Posts Tagged ‘gestational surrogate’
November 13th, 2013
Not too long ago the Huffington Post ran a great article about what you shouldn’t ever say to a gestational surrogate. The article talked about what a lovely act of love and kindness gestational surrogates do for intended parents – and how dismayed the author was to read the following comment:
“And just think of all the money you’ll get.”
Aside from this being a rude and inappropriate comment it’s clear that some don’t understand the real reasons behind the motivation of gestational carriers. And it’s certainly not about money.
There are many reason that women have for wanting to become a surrogate mother. The first and foremost is they want to give to another intended parent what they have – the gift of life. They want to make it possible for other parents to know and feel that utter bliss of become a mom or a dad.
• For some it’s a vocation or a calling.
• For others it’s a way to give back – they want to make a difference in the world in a meaningful way.
• It’s a gift of love. It’s a gift of joy. These mom’s love their babies, they love being mothers, and they want to simply share their gift with others.
• They may know someone who is faced with infertility and this is their way of helping.
It’s never really about the money – there’s a lot more to it than that.
To find out more about becoming a surrogate mother, or to search our database of available surrogate mothers, please visit Fertility SOURCE Companies surrogacy website at: http://www.TheSurrogacySOURCE.com
October 4th, 2013
Whether you are a pregnant intended mother or a pregnant gestational surrogate carrying for intended parents it’s important to be in the best shape you can be during your pregnancy.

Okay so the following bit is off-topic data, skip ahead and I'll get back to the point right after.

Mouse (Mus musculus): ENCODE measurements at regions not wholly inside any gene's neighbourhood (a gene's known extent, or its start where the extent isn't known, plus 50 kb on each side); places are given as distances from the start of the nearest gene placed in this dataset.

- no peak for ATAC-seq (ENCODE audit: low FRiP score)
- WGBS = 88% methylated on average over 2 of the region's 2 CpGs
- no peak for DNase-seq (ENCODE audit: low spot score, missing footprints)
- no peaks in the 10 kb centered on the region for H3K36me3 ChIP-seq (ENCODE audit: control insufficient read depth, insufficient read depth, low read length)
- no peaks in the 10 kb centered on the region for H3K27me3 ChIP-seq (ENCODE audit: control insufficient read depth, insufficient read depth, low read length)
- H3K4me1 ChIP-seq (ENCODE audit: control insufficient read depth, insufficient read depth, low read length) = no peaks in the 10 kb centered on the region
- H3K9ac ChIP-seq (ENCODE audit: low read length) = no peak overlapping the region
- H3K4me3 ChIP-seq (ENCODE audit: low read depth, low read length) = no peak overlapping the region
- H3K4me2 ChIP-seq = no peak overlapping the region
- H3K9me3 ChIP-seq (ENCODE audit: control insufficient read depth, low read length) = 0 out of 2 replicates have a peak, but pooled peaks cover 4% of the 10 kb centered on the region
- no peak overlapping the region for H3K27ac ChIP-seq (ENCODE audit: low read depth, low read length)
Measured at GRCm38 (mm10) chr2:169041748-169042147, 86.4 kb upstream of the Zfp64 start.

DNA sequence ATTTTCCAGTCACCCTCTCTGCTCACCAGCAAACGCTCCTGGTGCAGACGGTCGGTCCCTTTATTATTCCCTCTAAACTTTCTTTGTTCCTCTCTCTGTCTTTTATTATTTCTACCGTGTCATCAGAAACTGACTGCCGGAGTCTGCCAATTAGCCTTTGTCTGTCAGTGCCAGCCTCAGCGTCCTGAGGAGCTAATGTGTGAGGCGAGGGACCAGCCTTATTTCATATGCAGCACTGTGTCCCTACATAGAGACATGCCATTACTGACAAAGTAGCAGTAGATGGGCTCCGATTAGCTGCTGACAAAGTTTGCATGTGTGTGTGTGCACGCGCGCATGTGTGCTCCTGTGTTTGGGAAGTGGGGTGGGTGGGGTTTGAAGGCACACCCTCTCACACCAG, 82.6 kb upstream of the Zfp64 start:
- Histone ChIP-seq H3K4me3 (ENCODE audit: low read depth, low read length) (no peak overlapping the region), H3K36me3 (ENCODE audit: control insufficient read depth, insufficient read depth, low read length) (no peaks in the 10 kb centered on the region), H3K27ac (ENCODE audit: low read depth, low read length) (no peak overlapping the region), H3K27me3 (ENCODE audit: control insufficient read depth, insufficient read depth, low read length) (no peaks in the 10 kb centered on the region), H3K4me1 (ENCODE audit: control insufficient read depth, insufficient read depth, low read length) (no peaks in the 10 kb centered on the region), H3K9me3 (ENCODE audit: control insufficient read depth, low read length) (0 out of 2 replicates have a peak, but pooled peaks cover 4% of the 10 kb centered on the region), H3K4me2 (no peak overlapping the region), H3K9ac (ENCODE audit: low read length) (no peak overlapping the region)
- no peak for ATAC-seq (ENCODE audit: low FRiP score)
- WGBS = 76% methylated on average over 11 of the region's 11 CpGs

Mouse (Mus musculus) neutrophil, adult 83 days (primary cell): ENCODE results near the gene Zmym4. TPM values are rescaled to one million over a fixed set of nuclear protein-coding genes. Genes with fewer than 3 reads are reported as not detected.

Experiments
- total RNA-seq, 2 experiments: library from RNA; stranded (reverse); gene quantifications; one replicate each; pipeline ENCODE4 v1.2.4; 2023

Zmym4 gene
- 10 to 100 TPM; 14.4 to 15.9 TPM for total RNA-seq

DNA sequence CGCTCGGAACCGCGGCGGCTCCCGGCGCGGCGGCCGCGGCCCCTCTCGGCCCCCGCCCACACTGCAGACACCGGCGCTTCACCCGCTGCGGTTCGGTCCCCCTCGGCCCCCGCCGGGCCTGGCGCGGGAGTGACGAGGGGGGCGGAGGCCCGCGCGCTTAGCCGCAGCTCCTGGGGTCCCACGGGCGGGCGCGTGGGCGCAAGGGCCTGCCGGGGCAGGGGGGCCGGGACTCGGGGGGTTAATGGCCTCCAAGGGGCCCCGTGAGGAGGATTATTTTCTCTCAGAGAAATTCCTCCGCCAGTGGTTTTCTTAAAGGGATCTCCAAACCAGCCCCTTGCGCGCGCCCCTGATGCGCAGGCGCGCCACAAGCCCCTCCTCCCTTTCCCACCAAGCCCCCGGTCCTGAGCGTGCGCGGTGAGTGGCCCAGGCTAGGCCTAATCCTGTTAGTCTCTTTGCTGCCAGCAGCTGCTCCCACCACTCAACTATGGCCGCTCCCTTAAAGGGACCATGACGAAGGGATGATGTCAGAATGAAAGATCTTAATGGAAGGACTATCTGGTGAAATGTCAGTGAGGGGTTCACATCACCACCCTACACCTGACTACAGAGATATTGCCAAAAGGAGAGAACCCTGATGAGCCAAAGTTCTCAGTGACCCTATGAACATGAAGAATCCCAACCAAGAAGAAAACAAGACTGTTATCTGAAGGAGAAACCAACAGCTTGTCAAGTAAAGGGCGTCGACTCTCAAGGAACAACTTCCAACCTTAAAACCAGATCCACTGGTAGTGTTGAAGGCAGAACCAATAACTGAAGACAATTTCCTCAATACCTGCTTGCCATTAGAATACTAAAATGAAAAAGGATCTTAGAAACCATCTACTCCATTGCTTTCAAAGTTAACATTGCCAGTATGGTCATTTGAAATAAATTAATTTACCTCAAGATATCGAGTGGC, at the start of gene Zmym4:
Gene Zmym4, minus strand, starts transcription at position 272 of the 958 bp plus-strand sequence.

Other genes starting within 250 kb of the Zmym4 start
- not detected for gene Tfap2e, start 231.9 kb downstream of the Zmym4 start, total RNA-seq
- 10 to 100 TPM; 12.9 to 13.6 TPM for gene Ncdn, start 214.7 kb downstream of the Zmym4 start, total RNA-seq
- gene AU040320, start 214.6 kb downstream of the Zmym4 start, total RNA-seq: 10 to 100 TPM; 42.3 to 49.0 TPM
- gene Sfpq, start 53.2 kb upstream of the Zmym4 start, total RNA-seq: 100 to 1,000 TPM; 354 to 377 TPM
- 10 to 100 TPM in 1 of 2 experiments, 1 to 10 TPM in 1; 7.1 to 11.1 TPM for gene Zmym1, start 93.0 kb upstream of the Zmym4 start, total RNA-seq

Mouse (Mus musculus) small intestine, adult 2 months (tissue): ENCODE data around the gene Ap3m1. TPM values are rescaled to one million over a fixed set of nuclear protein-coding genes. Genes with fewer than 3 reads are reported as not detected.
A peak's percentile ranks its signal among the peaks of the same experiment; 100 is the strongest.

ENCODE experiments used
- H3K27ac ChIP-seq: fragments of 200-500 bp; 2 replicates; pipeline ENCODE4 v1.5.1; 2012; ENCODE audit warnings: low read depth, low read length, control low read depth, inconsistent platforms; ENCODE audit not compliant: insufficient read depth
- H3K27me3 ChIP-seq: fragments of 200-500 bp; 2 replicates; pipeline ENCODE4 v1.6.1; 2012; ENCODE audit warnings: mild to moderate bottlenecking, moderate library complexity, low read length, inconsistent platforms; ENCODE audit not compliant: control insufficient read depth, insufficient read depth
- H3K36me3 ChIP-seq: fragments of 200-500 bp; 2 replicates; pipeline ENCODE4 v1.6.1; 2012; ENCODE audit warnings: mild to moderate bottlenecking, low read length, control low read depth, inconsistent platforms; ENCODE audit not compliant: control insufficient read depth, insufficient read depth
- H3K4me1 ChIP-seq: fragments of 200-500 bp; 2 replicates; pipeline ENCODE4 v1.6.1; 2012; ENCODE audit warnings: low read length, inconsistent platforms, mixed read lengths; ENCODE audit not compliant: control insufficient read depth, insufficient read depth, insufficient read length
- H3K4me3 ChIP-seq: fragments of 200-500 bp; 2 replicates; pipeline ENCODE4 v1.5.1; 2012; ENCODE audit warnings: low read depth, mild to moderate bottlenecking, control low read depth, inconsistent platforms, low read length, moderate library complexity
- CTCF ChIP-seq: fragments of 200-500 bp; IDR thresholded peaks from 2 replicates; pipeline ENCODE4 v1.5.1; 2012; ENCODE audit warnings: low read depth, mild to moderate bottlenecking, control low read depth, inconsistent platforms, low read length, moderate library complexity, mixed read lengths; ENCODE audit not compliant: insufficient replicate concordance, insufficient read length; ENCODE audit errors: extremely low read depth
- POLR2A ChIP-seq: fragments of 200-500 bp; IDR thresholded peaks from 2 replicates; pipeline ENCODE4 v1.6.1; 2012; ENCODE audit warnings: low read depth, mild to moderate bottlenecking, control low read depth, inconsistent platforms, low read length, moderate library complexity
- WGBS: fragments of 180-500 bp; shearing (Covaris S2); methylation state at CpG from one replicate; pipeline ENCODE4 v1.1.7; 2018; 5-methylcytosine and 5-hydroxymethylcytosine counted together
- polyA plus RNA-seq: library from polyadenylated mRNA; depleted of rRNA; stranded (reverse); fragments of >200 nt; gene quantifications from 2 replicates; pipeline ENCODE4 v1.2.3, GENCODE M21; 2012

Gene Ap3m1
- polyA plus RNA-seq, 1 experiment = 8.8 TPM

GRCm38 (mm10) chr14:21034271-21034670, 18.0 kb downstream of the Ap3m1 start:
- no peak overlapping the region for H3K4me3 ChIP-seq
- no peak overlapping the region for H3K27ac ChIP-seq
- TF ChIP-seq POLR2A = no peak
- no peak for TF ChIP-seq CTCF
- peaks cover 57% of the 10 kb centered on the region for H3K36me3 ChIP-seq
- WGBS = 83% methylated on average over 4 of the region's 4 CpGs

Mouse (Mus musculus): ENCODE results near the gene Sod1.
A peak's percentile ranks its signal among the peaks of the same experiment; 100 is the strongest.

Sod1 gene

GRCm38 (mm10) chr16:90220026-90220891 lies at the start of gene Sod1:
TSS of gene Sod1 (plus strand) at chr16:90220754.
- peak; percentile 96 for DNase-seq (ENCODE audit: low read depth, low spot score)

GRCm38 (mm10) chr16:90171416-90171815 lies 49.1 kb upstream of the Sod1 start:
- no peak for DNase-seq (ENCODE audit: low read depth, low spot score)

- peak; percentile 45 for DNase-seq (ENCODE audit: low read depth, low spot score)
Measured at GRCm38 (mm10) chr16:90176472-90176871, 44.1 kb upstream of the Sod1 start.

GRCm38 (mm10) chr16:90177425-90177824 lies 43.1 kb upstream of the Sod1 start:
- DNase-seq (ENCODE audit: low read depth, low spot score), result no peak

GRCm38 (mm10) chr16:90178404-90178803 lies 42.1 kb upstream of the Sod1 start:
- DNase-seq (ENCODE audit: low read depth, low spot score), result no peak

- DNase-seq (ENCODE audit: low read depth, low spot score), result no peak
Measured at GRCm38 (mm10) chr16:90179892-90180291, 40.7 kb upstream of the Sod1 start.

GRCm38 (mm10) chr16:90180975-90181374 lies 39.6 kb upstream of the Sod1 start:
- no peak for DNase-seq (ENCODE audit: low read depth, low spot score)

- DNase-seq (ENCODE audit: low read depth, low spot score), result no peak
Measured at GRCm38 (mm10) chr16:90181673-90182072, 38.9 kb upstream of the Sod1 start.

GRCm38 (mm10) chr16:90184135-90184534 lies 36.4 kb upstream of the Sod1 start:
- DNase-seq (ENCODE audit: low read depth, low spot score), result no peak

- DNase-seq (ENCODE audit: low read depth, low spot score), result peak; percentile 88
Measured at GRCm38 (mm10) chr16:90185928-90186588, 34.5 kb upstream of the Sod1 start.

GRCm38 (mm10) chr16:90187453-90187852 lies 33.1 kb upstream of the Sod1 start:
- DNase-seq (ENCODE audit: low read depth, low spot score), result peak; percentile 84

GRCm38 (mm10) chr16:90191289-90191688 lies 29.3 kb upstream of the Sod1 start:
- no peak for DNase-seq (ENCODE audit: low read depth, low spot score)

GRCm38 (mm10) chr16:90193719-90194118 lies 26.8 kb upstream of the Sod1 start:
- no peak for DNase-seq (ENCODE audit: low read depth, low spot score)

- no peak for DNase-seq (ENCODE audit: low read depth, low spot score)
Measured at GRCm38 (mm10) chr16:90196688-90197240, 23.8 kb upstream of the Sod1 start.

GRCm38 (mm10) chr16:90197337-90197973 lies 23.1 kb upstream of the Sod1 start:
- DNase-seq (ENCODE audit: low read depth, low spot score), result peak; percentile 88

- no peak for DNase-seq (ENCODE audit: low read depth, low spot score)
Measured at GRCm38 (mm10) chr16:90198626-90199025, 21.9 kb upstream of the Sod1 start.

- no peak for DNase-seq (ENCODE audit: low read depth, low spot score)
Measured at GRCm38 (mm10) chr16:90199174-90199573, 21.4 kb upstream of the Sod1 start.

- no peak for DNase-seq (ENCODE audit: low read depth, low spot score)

• See your care provider regularly – this one is a no brainer right? Regular prenatal checkups are key to a healthy pregnancy. If you suspect you are running any kind of fever, or have any sort of infection call your care provider right away. Same goes if you spot, bleed, have any sort of discharge that isn’t normal to you, or pain.
• Eat well — that means a balanced diet with enough folic acid. Eat from the four food groups and drink 96 ounces of water a day. Stay hydrated! If you aren’t sure what you should be eating ask your care provider about the right kinds of foods to eat in pregnancy.
• Be active! It used to be thought many years ago that pregnant women needed to lay around and stay quiet – no so anymore. Women who have no complications in their pregnancy are encouraged to get regular exercise – walking, swimming, strength conditioning. Stay hydrated, don’t exercise if you aren’t feeling good or if it’s really hot. Talk to your care provider about those sports and exercises you can safely participate in.
• Don’t scrimp on the Z’s (get plenty of rest) – the baby inside of you is going to increase in size 6 million times! It’s going to take from you to grow that means you need to maintain your rest. Go to bed earlier, get up later, and the best part – take naps! If sleep evades you like it can just lay down and try to be quiet putting your feet up as whenever you can. This is a great time to begin to share housework or other household chores with your partner if you have one. The bigger you get (as your pregnancy advances) begin lying on your left side – and be generous with pillows. One under your belly, one in the small of your back and maybe one between your knees.
• Before you take any medicine talk to your care provider even if they are over the counter. Some OTC meds have been linked to birth defects its always better to be safe than sorry.
• Be proactive and avoid all harmful substances. We know the usual suspects – no smoking, no drinking, and things like paint, varnish, glue, fumes, and some hair dyes are dangerous.
• This isn’t a time to be a dare devil or an acrobat – you are bigger now, your joints are not as stable as they were when you were not pregnant, your belly is ever expanding. Your center of gravity has changed – you won’t be as solid on your feet. Think twice about biking or roller skating – your risk of falling has increased. And please avoid climbing ladders okay? For that matter stay off chairs to hang curtains – ask for help.
Always wear your seat belt when driving or riding in a motor vehicle or plane.
September 16th, 2013
After selecting a surrogacy or egg donor agency, the knee jerk reaction might be “Sure why not” However, that isn’t correct. The answer should be – You always need a lawyer who specializes in third party reproduction to create a legal agreement between you and your egg donor or gestational surrogate.